Let us adore Christ, the Son, the Beloved, in whom the Father is well pleased.
Liturgical Colour: White.
|In other years: St Raymond of Peñafort (c.1175 - 1275)|
He was born near Barcelona somewhere between 1175 and 1180. He was educated at the University of Barcelona, where he taught canon law for fifteen years. After a spell at the University of Bologna he returned to Barcelona in 1222 and became a Dominican. At the command of Pope Gregory IX he organised, codified and edited canon law, which, when he started, was nothing better than a chaotic accumulation of isolated decrees. He was elected to be General of the Dominicans and gave the order an excellent set of regulations for its better governance. He died in 1275. Among his works, the Summa casuum
is noteworthy. This gives guidance as to how the sacrament of Penance may be administered justly and with benefit to the penitent. See the articles in the Catholic Encyclopaedia
|Other saints: St André Bessette (1845 - 1937)|
Canada: 7 Jan
United States: 6 Jan
He was born in Québec and joined the Congregation of Holy Cross in 1872: the parish priest sent this functionally illiterate, frail young man to the Congregation with the words “I am sending you a saint”.
He had great confidence in Saint Joseph and recommended prayer to him to all who were sick. So many were cured that Brother André himself was acclaimed as a miracle-worker, and when he died on 6 January 1937, a million people filed past his coffin. He was canonized by Pope Benedict XVI on 17 October 2010. See the article in Wikipedia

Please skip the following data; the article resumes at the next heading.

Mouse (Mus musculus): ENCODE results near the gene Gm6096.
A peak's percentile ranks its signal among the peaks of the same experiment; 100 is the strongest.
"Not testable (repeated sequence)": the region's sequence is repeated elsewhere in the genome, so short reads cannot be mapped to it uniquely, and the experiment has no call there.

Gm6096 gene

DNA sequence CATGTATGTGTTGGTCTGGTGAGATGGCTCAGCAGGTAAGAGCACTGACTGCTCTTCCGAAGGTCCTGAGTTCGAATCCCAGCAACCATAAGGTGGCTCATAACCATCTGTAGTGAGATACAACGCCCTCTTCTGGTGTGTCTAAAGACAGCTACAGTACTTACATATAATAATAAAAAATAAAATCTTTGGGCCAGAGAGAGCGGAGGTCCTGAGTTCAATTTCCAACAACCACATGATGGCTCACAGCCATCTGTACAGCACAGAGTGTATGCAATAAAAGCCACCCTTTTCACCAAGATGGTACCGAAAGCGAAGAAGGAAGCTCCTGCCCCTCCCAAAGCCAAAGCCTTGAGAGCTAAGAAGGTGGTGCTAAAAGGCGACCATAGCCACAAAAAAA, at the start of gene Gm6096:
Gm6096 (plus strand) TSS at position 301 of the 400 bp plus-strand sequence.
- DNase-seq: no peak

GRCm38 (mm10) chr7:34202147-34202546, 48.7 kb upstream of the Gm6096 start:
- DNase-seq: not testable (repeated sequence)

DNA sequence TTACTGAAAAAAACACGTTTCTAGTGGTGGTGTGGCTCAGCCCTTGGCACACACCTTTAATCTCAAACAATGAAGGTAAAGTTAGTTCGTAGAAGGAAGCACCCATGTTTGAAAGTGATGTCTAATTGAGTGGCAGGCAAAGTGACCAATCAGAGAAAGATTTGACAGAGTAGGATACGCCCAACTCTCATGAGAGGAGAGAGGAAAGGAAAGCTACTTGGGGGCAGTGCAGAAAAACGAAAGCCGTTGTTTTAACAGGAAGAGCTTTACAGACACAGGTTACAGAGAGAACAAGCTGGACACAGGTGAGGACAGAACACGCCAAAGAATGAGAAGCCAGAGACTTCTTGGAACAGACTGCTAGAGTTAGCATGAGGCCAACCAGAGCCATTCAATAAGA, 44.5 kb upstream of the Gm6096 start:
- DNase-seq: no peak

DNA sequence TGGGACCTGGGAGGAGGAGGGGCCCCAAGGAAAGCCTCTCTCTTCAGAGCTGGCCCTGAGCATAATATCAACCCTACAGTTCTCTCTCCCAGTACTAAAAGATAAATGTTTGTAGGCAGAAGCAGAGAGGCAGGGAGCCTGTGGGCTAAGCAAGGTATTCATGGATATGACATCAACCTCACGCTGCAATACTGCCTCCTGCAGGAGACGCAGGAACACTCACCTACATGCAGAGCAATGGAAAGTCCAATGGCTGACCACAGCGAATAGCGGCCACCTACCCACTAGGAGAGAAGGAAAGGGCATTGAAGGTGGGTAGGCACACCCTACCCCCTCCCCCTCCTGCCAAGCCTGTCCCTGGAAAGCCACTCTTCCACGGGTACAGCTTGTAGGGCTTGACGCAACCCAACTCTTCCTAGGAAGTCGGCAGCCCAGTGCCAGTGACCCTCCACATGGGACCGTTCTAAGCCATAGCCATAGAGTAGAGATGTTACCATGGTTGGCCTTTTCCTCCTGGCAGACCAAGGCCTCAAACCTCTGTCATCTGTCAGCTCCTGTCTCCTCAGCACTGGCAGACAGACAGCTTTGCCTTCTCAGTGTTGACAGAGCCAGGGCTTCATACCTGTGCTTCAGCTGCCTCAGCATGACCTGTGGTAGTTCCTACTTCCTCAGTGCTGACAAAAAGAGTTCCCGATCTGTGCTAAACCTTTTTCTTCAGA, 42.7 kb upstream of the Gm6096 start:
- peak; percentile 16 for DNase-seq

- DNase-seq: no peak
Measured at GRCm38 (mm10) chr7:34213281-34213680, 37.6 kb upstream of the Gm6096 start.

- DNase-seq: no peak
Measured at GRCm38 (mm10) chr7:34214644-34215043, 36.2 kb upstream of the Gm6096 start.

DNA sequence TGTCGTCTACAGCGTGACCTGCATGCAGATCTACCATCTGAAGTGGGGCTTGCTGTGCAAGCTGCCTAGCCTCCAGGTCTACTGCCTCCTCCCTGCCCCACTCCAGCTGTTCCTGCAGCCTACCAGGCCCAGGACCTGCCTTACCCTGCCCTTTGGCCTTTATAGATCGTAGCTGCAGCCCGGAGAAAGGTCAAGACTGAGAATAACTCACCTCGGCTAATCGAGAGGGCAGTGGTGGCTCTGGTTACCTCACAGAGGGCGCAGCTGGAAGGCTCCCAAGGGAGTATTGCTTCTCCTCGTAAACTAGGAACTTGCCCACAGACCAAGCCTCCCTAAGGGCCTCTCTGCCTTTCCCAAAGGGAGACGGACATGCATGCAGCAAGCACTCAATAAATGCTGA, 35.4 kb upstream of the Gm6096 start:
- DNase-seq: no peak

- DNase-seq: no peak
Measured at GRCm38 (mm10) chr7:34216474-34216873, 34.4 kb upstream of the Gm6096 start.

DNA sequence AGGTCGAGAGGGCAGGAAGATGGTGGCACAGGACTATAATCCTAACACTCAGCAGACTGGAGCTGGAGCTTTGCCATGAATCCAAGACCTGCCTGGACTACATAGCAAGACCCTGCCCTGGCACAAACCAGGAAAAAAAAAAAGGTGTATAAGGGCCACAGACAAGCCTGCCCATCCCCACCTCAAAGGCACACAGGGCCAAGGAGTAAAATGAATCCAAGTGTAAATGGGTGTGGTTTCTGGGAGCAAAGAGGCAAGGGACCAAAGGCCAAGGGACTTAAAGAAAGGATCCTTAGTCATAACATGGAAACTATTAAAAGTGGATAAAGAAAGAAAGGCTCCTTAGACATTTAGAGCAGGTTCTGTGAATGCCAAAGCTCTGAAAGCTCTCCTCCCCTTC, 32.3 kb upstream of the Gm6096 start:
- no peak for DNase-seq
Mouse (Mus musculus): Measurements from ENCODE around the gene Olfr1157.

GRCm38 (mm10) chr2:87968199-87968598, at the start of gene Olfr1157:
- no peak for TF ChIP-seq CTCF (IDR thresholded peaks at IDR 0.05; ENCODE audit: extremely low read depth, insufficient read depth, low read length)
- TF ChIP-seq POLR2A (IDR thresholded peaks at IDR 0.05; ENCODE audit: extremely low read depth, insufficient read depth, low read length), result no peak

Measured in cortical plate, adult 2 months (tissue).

White is the colour of heaven. Liturgically, it is used to celebrate feasts of the Lord; Christmas and Easter, the great seasons of the Lord; and the saints. Not that you will always see white in church, because if something more splendid, such as gold, is available, that can and should be used instead. We are, after all, celebrating.
In the earliest centuries all vestments were white – the white of baptismal purity and of the robes worn by the armies of the redeemed in the Apocalypse, washed white in the blood of the Lamb. As the Church grew secure enough to be able to plan her liturgy, she began to use colour so that our sense of sight could deepen our experience of the mysteries of salvation, just as incense recruits our sense of smell and music that of hearing. Over the centuries various schemes of colour for feasts and seasons were worked out, and it is only as late as the 19th century that they were harmonized into their present form.
|Mid-morning reading (Terce)||Isaiah 11:1-3 ©|
A shoot springs from the stock of Jesse, a scion thrusts from his roots: on him the spirit of the Lord rests, a spirit of wisdom and insight, a spirit of counsel and power, a spirit of knowledge and of the fear of the Lord. The fear of the Lord is his delight.
|Noon reading (Sext)||Isaiah 42:1 ©|
Here is my servant whom I uphold, my chosen one in whom my soul delights. I have endowed him with my spirit that he may bring true justice to the nations.
|Afternoon reading (None)||Isaiah 49:6 ©|
It is not enough for you to be my servant, to restore the tribes of Jacob and bring back the survivors of Israel; I will make you the light of the nations so that my salvation may reach to the ends of the earth.
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Office of Readings for The Epiphany of the Lord
Morning Prayer for The Epiphany of the Lord
Evening Prayer for The Epiphany of the Lord
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